Fri 21 Oct 2022 — 9 min

On 15 September, an article was published in Times Higher Education (THE) called Researchers are wounded in academia’s gender wars. Widely read in the higher education sector (and often criticised for its focus on problematic university rankings and managerial concerns), THE regularly publishes pieces sympathetic to anti-trans perspectives, to the point of uncritically promoting fringe anti-trans campaigns and academics – even after they have left academia. Trans (and even trans-inclusive) voices are rarely included in their coverage and our concerns minimised or ridiculed, and so those with access to the article opened it with trepidation. They were right to do so.

The article was written by Laura Favaro, a postdoctoral research fellow at City University in London. It opens with Favaro claiming to have been warned off her topic of study – the disagreements between gender critical and trans-inclusive women, in a project aggressively titled “Gender Wars” – and describes the character of the “debate” as especially unpleasant in academia, setting up some straw men with unsourced quotes (presumably from her data) on “both sides” of the issue. Favaro then claims that she had approached her topic with an “open mind”, but goes on to quite clearly align herself with the gender critical minority (14) of her 50 interviewees. She dubs trans-inclusive academics “genderists”, and writes disdainfully and without respect about both their views and their approach to answering her questions. This alone would be considered unethical practice by most qualitative social scientists.

Normally THE and other media articles about research projects link directly to the research under discussion. This is best practice for transparency, and where possible should be a peer-reviewed article, conference paper or book. If the research output is “grey literature” (e.g. a think tank or charity report or government white paper), linking to the actual study is still usually a requirement for media coverage. As noted by cognitive neuroscientist Eve Forster, nothing related to the Gender Wars project has been published or is in press. This makes it difficult for readers to check Favaro’s claims or interrogate her methodology and research ethics. As it turns out, this would have been helpful.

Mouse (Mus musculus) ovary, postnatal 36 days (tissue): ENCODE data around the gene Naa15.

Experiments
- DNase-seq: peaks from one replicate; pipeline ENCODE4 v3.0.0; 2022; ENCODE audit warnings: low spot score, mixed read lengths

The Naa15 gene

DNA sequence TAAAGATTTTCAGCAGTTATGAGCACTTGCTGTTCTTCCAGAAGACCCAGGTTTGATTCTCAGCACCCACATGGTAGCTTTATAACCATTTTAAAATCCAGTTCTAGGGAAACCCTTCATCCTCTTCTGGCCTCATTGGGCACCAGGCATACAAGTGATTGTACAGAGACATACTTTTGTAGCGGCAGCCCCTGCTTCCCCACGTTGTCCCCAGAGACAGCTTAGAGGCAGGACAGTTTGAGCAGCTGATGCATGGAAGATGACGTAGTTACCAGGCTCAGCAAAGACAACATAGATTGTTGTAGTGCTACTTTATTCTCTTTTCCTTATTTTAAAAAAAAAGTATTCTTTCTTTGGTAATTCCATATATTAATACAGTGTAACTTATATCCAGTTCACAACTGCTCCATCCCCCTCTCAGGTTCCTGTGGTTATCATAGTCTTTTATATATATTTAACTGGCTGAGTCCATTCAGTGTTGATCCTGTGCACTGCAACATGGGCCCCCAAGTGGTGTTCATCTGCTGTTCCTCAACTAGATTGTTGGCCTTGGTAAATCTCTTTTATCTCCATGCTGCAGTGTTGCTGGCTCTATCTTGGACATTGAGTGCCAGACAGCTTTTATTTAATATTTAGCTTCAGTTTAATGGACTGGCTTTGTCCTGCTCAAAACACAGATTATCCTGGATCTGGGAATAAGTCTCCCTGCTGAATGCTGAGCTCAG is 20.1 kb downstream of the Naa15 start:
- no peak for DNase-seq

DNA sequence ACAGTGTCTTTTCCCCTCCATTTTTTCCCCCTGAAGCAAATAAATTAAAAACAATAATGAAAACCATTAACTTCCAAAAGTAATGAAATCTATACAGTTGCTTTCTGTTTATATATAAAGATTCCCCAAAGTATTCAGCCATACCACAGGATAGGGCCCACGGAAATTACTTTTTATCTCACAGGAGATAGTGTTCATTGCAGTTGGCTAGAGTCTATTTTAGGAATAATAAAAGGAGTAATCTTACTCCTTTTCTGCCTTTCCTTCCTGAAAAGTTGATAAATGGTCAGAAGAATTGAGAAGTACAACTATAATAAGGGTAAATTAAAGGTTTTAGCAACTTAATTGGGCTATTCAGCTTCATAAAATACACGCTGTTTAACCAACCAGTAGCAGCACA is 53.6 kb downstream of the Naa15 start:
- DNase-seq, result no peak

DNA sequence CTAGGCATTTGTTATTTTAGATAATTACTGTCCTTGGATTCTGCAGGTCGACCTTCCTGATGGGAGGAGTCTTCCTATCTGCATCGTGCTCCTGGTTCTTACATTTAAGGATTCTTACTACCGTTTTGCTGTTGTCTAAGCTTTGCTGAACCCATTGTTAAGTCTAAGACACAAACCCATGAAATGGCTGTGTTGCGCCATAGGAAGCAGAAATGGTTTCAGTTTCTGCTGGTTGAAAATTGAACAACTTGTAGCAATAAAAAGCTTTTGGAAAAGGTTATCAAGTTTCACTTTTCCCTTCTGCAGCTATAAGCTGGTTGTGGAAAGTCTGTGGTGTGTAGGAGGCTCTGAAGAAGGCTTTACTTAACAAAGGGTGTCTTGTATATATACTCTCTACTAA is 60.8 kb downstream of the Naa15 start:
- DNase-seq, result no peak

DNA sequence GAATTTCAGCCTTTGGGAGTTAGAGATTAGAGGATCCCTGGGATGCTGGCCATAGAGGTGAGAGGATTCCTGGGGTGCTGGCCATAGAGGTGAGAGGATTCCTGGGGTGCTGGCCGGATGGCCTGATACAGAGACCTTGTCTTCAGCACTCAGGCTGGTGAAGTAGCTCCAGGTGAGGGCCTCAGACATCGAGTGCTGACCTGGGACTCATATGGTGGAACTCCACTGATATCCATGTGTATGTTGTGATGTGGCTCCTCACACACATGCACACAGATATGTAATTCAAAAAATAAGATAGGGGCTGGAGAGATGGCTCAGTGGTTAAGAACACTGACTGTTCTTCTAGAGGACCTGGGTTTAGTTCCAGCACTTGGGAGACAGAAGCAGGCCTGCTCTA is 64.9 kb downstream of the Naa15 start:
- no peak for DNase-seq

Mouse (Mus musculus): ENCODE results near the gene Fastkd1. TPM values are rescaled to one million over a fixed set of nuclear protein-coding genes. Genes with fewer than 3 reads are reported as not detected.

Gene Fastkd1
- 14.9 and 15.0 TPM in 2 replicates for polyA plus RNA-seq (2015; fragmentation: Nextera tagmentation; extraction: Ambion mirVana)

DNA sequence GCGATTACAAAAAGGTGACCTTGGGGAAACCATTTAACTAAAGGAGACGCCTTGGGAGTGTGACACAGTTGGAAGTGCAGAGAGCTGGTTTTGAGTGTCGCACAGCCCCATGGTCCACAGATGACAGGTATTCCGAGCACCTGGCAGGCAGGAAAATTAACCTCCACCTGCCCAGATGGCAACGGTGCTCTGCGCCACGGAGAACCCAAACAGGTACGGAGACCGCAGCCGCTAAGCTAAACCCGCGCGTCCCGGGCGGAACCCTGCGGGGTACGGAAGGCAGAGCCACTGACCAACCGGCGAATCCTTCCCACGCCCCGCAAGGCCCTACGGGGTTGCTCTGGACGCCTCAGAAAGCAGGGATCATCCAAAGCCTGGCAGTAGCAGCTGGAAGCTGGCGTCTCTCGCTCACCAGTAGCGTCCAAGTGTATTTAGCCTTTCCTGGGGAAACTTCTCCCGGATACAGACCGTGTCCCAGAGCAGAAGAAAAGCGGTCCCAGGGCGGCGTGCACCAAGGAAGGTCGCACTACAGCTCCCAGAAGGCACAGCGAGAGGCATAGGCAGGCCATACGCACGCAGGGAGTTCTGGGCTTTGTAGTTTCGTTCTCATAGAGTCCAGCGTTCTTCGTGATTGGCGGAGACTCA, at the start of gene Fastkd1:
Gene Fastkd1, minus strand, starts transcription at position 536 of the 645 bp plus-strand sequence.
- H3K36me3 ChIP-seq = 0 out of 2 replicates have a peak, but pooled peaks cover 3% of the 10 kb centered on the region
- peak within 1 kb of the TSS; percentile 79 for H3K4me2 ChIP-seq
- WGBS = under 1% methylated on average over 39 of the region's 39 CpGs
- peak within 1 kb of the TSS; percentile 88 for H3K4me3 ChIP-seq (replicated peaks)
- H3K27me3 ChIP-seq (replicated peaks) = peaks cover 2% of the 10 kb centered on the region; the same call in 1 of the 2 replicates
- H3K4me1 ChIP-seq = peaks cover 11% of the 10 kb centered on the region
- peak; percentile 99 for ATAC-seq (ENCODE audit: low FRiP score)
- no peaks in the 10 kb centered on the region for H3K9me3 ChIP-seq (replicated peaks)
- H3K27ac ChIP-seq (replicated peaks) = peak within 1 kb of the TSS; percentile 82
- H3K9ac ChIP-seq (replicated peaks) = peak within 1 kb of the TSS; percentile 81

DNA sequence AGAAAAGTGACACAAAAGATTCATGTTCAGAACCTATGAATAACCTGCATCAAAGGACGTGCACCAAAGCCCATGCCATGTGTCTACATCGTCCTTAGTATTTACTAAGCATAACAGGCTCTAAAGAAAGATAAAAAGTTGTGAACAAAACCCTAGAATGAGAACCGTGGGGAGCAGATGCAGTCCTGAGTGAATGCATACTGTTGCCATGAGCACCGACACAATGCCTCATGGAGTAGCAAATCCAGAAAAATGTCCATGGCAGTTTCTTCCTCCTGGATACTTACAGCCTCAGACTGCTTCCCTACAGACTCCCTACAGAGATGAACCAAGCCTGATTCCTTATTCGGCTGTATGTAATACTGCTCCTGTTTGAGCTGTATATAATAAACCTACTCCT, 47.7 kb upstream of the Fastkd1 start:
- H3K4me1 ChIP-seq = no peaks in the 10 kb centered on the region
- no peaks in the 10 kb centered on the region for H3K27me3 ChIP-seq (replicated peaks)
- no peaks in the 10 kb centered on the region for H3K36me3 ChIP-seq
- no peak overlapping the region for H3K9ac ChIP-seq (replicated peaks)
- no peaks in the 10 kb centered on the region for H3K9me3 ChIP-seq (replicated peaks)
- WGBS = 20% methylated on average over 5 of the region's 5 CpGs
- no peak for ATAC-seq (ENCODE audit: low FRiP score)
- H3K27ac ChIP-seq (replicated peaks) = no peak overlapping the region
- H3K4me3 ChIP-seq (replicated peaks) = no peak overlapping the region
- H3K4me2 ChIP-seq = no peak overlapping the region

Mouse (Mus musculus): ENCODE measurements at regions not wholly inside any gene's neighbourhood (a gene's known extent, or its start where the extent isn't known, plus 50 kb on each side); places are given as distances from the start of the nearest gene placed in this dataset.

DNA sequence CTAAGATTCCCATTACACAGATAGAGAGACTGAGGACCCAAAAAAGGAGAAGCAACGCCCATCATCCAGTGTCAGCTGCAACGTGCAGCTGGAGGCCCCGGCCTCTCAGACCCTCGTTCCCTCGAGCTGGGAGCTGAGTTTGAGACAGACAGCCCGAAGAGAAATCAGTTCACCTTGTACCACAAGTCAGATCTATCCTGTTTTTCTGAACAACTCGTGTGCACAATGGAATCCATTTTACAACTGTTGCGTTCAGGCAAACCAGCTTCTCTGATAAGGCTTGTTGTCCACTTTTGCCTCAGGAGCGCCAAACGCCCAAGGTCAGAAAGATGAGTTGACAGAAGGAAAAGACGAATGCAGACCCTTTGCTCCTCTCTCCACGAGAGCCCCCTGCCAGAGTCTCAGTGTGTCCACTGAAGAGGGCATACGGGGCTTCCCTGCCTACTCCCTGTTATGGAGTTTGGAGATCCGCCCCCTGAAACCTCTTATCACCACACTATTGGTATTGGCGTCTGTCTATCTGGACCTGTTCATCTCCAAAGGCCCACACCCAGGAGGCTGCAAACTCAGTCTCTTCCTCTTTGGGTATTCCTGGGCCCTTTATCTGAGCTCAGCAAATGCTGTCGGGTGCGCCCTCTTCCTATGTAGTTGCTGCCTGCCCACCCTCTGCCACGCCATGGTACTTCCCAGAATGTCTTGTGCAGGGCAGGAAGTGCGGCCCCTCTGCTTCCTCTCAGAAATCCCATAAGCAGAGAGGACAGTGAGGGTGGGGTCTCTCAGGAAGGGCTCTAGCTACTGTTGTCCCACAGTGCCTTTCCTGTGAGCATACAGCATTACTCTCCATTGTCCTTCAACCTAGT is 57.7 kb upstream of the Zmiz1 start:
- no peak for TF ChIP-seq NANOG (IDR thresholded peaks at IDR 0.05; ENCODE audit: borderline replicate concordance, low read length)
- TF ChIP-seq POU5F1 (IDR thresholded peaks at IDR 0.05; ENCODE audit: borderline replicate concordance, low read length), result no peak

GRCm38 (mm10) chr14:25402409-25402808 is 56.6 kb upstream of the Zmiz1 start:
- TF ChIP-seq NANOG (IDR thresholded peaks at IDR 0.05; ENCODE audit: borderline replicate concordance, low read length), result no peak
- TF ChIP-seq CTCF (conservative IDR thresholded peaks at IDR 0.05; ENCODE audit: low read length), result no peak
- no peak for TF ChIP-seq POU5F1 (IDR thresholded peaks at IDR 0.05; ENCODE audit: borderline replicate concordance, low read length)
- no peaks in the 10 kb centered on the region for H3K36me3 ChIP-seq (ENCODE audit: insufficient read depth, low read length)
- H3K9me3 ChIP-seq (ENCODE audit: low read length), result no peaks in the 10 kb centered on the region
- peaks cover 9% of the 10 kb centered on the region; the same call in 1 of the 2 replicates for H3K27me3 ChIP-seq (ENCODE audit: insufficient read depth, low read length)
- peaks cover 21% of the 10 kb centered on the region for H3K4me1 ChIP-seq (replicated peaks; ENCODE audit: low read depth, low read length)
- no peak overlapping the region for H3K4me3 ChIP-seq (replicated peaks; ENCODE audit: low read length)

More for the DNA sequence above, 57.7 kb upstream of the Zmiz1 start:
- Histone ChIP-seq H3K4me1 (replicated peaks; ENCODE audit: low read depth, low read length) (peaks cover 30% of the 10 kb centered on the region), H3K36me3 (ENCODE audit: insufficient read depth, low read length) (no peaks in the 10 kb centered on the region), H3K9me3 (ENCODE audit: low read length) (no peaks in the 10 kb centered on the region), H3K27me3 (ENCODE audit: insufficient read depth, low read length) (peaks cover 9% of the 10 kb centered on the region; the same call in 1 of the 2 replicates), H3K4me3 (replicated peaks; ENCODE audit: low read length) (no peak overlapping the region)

Inclusive feminist professor Alison Phipps, often targeted by anti-trans activists, tweeted a thread on the morning that Favaro’s article was published. She had been a participant in the research and regretted it. Phipps was also named in the article and a quotation from her book used to mock her. The Twitter thread tells us Phipps’ motivation for taking part in the study (project mentored by an academic she trusted, who unfortunately had taken a hands-off approach, and the researcher’s claim to be “open-minded”). Phipps also explains how she was treated during the interview process, which involved reading out insulting comments (“including sexually violent things”) attacking her personally, from gender critical people hostile to her work.

Usually, this kind of approach would be considered by university ethics committee to be highly sensitive with strong potential for risk of harm to the participant. It would have to be acknowledged in the ethics application process and participant information sheets. Under no circumstances would a research participant be expected to listen to emotive content in opposition to their state views – let alone directed at them specifically - without prior warning. It fails the basic principle of fully informed consent, as Phipps was not told in advance that this would happen. As Phipps says: “I told this researcher deeply personal things about myself, my family, and my interactions with GC feminists and others, and feel incredibly exposed. I am also worried about retaliation in the form of these details now being made public or disclosed to GCs to fuel attacks on me.”

The study’s participant information sheets, seen by TSN, and Favaro’s THE article do not disclose that she used this approach in her interviews, or acknowledge its potential for harm. Contrary to the "minimal risk" described in the participant information sheet, multiple participants have shared both on Twitter and privately with TSN their concerns and their poor experiences during this study and its reporting. TSN have seen emails between Favaro and participants, including those who chose to withdraw from the study.